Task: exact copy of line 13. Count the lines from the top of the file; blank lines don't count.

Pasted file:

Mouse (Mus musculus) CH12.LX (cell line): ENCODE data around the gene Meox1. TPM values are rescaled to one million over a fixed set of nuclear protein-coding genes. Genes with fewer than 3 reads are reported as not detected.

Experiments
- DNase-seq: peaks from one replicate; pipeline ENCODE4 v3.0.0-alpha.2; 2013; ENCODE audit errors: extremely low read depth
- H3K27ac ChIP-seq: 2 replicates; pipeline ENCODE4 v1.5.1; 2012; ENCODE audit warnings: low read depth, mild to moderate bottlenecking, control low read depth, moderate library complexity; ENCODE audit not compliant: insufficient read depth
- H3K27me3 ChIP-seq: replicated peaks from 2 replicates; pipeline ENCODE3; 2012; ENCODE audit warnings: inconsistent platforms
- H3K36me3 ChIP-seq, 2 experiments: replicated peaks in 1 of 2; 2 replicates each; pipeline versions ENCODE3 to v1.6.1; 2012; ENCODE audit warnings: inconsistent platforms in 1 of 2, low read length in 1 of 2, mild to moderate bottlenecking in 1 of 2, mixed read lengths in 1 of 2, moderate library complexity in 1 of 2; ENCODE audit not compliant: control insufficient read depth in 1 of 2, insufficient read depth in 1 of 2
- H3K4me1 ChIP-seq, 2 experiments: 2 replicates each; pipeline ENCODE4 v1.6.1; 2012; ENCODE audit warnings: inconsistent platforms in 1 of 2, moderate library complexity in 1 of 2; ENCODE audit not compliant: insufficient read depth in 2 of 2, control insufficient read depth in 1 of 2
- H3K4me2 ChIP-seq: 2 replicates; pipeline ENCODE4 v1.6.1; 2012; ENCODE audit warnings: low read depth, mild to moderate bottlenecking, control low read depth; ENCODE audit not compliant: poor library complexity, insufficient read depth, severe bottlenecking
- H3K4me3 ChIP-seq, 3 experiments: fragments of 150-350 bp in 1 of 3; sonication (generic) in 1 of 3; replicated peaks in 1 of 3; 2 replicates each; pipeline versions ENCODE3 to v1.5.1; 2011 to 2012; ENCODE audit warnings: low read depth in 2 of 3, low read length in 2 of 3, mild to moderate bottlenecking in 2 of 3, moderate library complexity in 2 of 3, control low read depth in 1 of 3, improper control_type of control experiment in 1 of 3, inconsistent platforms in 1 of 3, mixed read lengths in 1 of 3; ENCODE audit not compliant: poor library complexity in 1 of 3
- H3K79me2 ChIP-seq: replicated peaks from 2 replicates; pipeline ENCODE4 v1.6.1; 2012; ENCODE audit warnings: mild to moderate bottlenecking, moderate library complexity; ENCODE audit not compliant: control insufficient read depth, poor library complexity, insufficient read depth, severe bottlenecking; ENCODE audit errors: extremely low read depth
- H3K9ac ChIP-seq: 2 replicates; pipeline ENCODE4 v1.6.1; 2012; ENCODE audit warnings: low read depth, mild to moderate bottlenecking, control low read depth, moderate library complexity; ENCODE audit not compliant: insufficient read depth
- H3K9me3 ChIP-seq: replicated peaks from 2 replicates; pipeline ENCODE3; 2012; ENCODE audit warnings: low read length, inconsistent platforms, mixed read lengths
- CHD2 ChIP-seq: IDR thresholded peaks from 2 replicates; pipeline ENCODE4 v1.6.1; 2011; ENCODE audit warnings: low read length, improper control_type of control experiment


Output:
- CHD2 ChIP-seq: IDR thresholded peaks from 2 replicates; pipeline ENCODE4 v1.6.1; 2011; ENCODE audit warnings: low read length, improper control_type of control experiment